Pregnancy is a natural process and nature has designed several mechanisms to help your body recognize those processes. One of those mechanisms is Braxton Hicks contractions. Let’s find out more about the phenomenon: what are they for and how to recognize them?
What are Braxton Hicks contractions?
Practice contractions (Braxton Hicks contractions, prodromal labor, false labor) are contractions of the smooth muscles of the uterus which do not lead to cervical dilation, and, consequently, to birth. They are named after the English physician John Braxton Hicks, who first described this phenomenon in the end of the 19th century.
Some pregnant women are familiar with these contractions, and others have never heard about them. Trial Braxton-Hicks contractions appear about the beginning of the 20th weeks of pregnancy.
It is not difficult to recognize Braxton-Hicks contractions. You have the following feelings: from time to time the muscles of the uterus are tensed, and this tension lasts about 30-60 seconds. Their frequency varies from several times a day to several times per hour. At this time, the uterus tightens so much that a woman can feel it. Such contractions cause no physical discomfort, their frequency and intensity remain the same.
Braxton-Hicks contractions: Symptoms
These symptoms will help you identify trial contractions:
- The squeeze in the upper part of the uterus, the abdomen or groin;
- They are irregular (less than 6 contractions per hour);
- Unpredictability and unevenness;
- Concentration in one area, but not through the abdomen to the lower part of the back as it happens during true contractions;
- Do not cause pain;
- Gradually calm down and then disappear.
What causes Braxton-Hicks contractions?
- Mother’s activity (physical activity), active movements of the child in the womb;
- Anxious feelings of pregnant women;
- Bladder fullness;
Even a hand put on the stomach can provoke contractions. You can avoid some situations but you should be more careful (to drink the required amount of clean water without gas, to go to the toilet timely), in order not to provoke Braxton-Hicks contractions.
How to breathe during trial Braxton-Hicks contractions
Doctors around the world have not found out why these contractions take place in the female body. Some suggest that they help the body prepare for childbirth, during which the cervix changes, getting ready for the upcoming delivery.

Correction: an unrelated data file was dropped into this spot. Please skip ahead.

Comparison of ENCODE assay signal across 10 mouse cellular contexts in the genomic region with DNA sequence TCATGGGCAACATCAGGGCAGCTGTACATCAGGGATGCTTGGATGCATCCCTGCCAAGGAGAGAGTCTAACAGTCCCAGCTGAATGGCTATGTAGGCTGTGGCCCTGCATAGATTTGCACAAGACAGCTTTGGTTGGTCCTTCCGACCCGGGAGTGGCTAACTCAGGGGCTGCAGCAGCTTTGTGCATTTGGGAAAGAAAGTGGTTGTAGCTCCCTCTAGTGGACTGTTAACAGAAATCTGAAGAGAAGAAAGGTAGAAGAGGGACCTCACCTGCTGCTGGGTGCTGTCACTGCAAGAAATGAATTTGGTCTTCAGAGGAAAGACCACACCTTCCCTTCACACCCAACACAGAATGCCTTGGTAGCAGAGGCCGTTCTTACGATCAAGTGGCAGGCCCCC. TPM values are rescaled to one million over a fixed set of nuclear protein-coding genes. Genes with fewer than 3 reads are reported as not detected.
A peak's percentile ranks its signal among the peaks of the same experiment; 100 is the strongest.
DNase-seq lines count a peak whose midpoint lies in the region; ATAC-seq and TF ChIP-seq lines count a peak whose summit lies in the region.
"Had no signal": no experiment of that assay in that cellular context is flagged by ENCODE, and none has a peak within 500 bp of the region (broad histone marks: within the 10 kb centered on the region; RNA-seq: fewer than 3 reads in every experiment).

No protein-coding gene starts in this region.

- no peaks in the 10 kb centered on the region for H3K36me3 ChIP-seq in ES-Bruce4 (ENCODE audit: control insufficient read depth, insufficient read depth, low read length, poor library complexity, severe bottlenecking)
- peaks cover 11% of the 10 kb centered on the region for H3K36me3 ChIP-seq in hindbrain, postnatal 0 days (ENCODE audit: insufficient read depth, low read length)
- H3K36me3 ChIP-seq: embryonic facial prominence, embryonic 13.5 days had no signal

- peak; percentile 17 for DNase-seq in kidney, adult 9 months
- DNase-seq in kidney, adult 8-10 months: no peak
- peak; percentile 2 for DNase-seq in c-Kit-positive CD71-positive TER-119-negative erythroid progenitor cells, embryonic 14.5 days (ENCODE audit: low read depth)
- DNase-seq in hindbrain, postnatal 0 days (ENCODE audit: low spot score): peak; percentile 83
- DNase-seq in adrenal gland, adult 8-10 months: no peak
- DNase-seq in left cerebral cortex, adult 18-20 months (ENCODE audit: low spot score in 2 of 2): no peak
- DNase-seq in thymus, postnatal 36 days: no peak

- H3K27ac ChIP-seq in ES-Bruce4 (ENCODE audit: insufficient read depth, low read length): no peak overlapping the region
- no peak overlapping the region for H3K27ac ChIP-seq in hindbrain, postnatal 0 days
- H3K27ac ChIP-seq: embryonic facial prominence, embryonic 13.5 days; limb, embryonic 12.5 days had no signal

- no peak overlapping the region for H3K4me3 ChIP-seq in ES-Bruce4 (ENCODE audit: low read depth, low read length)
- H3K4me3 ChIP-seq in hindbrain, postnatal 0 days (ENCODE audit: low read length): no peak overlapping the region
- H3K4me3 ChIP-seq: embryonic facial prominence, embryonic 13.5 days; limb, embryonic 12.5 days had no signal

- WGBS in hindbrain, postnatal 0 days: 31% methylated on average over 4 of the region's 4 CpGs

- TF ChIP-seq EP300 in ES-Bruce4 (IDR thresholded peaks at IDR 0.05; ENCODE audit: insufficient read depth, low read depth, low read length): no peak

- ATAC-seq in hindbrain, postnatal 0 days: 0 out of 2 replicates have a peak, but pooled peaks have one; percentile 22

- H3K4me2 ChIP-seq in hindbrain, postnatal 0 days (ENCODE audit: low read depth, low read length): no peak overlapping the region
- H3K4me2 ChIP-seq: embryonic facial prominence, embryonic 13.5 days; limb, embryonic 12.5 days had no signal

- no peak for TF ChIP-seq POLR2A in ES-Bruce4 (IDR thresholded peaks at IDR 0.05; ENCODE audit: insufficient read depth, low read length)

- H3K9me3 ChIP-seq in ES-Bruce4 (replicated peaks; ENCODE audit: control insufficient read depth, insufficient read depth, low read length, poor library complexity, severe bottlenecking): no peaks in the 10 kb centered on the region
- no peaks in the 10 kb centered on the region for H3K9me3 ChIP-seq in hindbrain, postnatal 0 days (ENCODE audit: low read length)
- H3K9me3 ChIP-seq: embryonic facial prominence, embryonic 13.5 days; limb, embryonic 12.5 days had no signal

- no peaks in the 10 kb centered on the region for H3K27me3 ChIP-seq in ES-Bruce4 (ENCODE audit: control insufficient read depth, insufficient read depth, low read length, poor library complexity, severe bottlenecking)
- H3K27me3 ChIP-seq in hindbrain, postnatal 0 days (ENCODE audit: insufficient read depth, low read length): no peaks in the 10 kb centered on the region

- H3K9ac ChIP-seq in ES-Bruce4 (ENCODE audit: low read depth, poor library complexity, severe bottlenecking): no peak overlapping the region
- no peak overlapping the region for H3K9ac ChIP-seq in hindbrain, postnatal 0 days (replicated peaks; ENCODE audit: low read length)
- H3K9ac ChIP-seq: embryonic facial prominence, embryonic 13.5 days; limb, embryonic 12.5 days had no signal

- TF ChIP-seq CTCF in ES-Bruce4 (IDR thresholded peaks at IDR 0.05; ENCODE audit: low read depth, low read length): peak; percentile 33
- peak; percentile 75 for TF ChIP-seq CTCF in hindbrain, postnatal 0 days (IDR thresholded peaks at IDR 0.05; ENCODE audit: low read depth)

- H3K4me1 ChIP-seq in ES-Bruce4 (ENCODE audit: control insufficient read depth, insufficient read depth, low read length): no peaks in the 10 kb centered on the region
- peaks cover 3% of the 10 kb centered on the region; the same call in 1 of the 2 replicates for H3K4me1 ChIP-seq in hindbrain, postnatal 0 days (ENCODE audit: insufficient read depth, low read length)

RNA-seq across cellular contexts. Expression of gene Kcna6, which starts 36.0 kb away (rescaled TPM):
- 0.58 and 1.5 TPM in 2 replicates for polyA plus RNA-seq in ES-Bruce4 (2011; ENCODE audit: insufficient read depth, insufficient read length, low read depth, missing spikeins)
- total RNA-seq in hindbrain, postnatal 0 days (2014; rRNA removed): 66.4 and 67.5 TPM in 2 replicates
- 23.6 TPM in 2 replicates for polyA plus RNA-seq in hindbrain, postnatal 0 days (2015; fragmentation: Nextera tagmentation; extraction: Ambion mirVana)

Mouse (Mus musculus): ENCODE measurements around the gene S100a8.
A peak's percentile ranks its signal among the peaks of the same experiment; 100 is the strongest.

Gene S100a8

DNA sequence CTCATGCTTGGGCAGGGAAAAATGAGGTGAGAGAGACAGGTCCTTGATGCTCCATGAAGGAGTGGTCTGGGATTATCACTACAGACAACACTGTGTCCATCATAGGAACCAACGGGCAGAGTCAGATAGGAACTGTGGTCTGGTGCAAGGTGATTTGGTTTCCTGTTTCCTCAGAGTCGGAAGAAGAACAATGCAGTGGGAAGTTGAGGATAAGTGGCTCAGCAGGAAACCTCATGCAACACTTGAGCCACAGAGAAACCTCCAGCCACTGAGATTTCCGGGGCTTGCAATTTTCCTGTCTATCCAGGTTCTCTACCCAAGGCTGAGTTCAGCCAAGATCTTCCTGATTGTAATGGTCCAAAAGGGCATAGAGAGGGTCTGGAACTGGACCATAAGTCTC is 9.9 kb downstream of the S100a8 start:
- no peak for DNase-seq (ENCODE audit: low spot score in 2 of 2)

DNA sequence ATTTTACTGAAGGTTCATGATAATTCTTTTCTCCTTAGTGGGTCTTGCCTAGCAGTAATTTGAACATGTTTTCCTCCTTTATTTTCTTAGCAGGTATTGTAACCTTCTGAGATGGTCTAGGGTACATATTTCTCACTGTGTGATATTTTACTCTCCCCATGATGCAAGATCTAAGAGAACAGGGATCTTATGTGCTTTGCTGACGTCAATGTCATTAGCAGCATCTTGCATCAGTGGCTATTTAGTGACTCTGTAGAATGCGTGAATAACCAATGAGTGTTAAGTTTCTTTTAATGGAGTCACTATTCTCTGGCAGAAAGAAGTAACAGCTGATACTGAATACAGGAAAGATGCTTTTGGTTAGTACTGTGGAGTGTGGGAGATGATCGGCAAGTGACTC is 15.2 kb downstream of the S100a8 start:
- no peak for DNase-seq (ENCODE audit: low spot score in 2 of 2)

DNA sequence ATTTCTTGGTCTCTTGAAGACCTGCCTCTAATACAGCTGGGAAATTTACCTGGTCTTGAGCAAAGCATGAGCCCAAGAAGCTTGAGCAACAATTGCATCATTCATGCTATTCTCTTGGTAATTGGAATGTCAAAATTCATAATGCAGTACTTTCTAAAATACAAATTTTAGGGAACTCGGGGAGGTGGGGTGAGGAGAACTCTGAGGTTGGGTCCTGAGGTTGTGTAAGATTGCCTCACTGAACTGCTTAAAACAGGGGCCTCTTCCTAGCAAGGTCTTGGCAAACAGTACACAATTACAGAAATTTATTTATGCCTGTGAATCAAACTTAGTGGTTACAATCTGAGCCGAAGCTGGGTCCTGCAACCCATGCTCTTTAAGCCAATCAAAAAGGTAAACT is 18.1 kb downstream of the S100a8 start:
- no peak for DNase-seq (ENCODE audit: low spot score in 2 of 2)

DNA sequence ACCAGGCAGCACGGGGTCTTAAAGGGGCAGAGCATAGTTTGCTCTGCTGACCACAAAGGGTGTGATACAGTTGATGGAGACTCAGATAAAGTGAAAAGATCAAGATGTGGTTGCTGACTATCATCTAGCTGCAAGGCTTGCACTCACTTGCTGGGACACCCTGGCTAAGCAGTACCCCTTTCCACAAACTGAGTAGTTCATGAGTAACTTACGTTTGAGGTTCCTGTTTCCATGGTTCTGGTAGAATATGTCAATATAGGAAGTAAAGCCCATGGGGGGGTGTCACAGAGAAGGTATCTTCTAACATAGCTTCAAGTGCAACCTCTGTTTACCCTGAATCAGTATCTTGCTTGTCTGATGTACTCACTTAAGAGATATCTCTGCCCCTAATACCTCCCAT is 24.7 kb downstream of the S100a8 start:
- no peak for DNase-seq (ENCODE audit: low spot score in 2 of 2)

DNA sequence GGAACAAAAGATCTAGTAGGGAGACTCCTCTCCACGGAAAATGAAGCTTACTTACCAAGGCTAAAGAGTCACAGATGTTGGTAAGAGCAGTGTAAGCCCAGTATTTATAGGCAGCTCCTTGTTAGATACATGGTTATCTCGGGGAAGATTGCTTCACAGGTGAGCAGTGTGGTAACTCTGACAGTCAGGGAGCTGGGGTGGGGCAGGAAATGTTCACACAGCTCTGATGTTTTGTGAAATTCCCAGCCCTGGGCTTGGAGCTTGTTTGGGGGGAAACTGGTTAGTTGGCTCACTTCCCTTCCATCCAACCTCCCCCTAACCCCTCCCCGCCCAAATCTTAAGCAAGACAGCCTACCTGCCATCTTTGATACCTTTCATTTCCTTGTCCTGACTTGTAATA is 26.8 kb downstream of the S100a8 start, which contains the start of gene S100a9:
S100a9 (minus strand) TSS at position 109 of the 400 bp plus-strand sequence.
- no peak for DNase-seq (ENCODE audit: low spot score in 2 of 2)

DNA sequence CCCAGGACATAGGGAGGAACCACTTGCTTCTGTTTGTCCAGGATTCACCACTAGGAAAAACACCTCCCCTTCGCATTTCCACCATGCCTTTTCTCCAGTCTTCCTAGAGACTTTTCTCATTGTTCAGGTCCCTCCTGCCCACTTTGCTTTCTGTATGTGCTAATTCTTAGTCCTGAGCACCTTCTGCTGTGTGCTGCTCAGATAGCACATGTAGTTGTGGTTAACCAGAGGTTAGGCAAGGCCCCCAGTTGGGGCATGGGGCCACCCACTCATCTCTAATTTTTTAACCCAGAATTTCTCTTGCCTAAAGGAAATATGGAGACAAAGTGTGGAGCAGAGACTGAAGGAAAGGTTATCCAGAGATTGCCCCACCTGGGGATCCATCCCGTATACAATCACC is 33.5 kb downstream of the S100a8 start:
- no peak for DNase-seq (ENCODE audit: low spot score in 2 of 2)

Others believe that the muscle contractions of the uterus during pregnancy are just the body’s response to hormonal changes. Another useful and necessary function of these contractions is to provide the placenta with oxygen.
So anyway, trial contractions give us a great opportunity to practice breathing exercises, which will be helpful during real labor. As they say, the more you sweat in times of peace the less you bleed in war! Here are breathing exercises to facilitate the state of a woman during labor:
- “Saving breathing” – as the contraction begins slowly exhale and then take a full deep breath;
- “Like a dog” – shallow, rapid breathing during contractions but only for 20-30 seconds – or there may begin dizziness since the body doesn’t get enough oxygen.
- “Candle” – this type of breathing can replace the previous one: you need to take a deep, slow breath through your nose, then sharply exhale through your mouth.
What to do during trial contractions
As mentioned above, it is best to study the situations provoking contractions and try to avoid them. If the contractions start, we recommend you to try the following techniques:
- A slow walk – walking helps to relax the smooth muscles of the uterus;
- A warm shower or bath – warm water also relieves muscle spasms;
- Change your body position – the uterus may tighten if you sit or lie in the wrong position, try to take a comfortable position;
- Drink – water, juice, compotes;
- Breathing exercises – in addition to facilitating the mother’s condition, it also helps to increase the supply of oxygen to the fetus;
- Relaxation – try to relax, listen to calm music, lie down, and close your eyes.
These measures will help you relieve the discomfort.
Trial contractions before birth
It can be difficult to distinguish trial contractions from real labor after 38 weeks of pregnancy, that cause anxiety. Doctors assure: you can’t confuse real labor, and when they begin, you will feel it. The main differences between labor contractions from trial contractions are a pain with an increasing intensity, spreading through the stomach to the lower part of the back; cramps; lower back pain.
Should I go to a doctor?
False contractions are a normal phenomenon, but there are some signs that indicate that it is better to consult a doctor:
- Bloody or watery vaginal discharge;
- Pain in the lower back;
- Any bleeding;
- Water broke;
- A decreased intensity of fetal movements.
If you are in the late stages of pregnancy and you feel that contractions become more regular, intense, frequent and prolonged – maybe this is the beginning of labor.
So do not be afraid of false contractions – your body is just preparing for the birth of a baby and you have the opportunity to “practice” before delivery!